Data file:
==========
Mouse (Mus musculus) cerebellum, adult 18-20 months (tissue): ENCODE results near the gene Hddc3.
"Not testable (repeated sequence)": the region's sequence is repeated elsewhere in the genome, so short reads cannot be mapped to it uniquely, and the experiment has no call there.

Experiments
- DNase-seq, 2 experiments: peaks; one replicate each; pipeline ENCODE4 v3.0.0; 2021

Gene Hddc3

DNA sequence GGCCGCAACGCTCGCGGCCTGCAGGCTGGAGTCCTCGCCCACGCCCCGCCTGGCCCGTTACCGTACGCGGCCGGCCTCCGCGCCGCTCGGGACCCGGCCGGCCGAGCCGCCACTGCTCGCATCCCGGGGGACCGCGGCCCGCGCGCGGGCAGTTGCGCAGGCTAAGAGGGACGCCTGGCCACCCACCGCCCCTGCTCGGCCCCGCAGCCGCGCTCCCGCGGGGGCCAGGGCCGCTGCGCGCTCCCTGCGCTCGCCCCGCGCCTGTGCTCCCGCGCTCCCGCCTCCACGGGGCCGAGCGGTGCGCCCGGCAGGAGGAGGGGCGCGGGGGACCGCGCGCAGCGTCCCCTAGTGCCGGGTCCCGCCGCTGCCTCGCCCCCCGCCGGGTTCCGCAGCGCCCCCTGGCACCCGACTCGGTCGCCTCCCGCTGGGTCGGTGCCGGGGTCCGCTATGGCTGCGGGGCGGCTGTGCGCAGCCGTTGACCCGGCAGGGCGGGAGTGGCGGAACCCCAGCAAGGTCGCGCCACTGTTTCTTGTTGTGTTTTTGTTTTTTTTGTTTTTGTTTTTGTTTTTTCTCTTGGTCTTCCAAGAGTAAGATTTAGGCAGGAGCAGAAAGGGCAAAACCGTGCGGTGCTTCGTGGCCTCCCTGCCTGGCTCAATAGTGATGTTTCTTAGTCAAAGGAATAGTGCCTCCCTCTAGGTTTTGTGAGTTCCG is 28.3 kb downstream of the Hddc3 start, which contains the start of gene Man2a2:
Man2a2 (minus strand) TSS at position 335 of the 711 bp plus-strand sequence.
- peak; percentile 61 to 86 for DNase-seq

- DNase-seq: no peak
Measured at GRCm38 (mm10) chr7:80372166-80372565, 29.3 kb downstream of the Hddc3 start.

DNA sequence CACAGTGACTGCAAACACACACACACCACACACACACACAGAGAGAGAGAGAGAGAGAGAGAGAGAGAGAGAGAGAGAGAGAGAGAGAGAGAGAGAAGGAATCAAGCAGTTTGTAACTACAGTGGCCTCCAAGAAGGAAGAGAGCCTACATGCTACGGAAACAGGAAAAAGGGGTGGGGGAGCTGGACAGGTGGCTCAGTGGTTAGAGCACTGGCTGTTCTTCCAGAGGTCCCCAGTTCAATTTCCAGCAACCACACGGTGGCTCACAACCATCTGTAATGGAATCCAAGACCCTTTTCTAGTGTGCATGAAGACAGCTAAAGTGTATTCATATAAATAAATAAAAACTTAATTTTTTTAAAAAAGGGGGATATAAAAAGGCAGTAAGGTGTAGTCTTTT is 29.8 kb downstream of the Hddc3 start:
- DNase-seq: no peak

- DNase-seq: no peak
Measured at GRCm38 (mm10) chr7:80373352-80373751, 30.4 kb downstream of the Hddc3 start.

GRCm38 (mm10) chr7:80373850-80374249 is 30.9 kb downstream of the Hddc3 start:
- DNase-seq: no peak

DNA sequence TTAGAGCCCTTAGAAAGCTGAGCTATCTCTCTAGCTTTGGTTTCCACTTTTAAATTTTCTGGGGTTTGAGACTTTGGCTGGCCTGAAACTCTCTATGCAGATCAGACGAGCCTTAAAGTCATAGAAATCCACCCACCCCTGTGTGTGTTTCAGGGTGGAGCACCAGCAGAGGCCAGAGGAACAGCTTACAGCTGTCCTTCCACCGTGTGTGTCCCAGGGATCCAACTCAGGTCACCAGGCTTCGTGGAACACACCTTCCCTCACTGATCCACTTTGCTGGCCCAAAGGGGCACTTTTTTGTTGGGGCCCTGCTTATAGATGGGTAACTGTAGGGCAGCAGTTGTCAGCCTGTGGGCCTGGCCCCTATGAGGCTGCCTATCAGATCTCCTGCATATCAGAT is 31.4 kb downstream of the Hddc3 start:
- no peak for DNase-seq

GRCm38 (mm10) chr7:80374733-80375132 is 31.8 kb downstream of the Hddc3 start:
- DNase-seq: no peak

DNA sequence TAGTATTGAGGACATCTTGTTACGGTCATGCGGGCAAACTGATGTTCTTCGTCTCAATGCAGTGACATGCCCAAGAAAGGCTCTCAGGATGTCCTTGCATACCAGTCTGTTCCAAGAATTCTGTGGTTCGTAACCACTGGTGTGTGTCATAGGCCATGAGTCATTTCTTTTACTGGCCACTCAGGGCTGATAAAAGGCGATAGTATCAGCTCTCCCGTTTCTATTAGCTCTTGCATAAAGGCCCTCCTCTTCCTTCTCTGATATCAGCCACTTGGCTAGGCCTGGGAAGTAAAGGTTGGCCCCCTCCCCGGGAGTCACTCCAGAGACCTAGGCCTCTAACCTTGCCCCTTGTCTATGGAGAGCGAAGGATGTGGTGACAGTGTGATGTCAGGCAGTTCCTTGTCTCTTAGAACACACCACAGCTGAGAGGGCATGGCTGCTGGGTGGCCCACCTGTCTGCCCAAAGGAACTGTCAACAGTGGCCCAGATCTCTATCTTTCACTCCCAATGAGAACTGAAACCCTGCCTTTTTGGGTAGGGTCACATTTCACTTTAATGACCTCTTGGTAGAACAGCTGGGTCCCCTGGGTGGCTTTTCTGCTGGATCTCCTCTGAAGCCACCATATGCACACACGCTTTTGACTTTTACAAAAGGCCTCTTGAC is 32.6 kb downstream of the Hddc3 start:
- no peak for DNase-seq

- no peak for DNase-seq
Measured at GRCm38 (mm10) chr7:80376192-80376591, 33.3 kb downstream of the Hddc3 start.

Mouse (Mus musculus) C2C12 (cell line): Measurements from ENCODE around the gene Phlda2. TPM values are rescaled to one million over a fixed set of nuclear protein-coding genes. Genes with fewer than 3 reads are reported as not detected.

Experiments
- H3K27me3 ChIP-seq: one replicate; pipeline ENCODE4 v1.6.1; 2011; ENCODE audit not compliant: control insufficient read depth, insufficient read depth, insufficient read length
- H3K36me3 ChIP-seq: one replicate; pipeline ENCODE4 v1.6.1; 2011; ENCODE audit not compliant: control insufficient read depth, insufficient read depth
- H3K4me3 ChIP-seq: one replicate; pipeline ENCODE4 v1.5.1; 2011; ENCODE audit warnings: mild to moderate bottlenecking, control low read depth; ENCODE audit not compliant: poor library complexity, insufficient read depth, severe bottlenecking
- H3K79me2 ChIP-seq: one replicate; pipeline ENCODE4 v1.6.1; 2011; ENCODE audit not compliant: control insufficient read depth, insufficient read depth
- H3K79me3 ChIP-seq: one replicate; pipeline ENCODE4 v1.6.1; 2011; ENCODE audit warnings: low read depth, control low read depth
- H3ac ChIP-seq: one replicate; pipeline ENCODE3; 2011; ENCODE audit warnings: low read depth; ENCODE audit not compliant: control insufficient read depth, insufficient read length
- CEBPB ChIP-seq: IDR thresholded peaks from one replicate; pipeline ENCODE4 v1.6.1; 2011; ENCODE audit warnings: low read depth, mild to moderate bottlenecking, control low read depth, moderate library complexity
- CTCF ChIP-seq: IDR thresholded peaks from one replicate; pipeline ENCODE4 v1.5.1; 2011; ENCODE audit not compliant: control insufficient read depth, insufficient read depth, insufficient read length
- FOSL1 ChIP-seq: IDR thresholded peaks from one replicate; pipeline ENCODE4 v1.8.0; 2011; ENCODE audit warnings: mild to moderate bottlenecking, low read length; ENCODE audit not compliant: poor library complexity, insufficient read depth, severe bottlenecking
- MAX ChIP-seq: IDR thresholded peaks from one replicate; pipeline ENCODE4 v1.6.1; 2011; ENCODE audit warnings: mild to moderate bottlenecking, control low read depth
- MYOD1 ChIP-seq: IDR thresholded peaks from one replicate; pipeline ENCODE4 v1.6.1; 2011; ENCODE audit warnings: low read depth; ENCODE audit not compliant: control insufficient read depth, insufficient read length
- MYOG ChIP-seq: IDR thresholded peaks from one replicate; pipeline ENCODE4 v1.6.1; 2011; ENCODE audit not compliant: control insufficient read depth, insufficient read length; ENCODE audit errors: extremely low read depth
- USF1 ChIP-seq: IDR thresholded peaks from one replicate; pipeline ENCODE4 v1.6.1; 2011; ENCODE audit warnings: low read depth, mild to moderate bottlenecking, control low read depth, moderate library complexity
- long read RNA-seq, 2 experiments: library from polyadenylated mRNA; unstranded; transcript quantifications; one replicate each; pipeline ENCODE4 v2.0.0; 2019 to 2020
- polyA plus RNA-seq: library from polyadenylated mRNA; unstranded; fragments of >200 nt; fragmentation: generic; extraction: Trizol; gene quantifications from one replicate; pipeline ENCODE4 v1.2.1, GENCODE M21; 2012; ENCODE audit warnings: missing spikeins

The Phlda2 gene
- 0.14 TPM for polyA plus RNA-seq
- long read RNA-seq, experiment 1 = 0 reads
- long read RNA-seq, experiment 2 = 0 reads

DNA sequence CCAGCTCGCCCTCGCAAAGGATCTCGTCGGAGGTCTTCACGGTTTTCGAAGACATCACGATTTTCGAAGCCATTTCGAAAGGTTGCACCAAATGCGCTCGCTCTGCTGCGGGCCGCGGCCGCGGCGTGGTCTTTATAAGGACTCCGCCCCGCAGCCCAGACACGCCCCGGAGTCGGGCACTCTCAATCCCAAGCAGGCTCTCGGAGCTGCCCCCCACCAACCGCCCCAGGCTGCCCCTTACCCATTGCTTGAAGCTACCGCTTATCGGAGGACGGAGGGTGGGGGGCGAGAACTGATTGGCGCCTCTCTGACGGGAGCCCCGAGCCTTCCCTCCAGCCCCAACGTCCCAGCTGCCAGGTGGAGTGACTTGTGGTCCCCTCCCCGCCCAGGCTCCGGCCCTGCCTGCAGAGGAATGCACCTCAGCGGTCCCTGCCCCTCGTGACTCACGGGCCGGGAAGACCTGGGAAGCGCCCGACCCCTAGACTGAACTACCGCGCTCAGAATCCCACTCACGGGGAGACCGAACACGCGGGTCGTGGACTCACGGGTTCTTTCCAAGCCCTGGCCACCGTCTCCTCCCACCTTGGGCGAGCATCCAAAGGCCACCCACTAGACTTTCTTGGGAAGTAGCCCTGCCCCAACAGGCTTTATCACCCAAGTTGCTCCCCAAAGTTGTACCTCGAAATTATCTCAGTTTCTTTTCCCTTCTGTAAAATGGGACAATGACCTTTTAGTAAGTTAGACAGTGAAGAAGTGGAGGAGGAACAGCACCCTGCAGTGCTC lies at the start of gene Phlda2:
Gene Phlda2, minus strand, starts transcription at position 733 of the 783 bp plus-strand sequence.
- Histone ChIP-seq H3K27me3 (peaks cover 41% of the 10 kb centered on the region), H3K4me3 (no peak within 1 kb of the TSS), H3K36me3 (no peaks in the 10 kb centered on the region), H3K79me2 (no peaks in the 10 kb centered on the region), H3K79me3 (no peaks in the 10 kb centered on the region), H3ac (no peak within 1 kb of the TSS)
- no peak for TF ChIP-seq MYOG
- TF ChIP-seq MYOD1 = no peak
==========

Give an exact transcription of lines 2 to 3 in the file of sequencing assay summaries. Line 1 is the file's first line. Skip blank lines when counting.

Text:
"Not testable (repeated sequence)": the region's sequence is repeated elsewhere in the genome, so short reads cannot be mapped to it uniquely, and the experiment has no call there.

Experiments